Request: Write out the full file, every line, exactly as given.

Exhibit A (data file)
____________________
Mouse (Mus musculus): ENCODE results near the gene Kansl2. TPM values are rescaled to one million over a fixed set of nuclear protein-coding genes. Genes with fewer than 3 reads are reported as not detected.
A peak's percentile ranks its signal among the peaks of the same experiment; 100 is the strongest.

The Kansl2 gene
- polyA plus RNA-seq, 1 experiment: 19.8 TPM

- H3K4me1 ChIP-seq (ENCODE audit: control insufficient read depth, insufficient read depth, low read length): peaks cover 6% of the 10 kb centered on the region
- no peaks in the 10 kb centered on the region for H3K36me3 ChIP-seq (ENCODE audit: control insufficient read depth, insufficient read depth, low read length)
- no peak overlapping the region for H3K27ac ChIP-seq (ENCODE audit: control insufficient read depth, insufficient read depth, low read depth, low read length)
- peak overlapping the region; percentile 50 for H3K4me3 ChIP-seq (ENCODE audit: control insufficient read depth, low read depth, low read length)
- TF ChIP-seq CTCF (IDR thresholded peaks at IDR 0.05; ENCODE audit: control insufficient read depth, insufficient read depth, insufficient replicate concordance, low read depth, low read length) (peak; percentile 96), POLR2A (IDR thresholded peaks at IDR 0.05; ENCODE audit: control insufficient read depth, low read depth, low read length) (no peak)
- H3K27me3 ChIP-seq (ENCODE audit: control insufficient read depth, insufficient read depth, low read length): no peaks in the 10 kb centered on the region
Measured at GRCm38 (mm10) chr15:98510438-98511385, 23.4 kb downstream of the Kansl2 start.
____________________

Mouse (Mus musculus): ENCODE results near the gene Kansl2. TPM values are rescaled to one million over a fixed set of nuclear protein-coding genes. Genes with fewer than 3 reads are reported as not detected.
A peak's percentile ranks its signal among the peaks of the same experiment; 100 is the strongest.

The Kansl2 gene
- polyA plus RNA-seq, 1 experiment: 19.8 TPM

- H3K4me1 ChIP-seq (ENCODE audit: control insufficient read depth, insufficient read depth, low read length): peaks cover 6% of the 10 kb centered on the region
- no peaks in the 10 kb centered on the region for H3K36me3 ChIP-seq (ENCODE audit: control insufficient read depth, insufficient read depth, low read length)
- no peak overlapping the region for H3K27ac ChIP-seq (ENCODE audit: control insufficient read depth, insufficient read depth, low read depth, low read length)
- peak overlapping the region; percentile 50 for H3K4me3 ChIP-seq (ENCODE audit: control insufficient read depth, low read depth, low read length)
- TF ChIP-seq CTCF (IDR thresholded peaks at IDR 0.05; ENCODE audit: control insufficient read depth, insufficient read depth, insufficient replicate concordance, low read depth, low read length) (peak; percentile 96), POLR2A (IDR thresholded peaks at IDR 0.05; ENCODE audit: control insufficient read depth, low read depth, low read length) (no peak)
- H3K27me3 ChIP-seq (ENCODE audit: control insufficient read depth, insufficient read depth, low read length): no peaks in the 10 kb centered on the region
Measured at GRCm38 (mm10) chr15:98510438-98511385, 23.4 kb downstream of the Kansl2 start.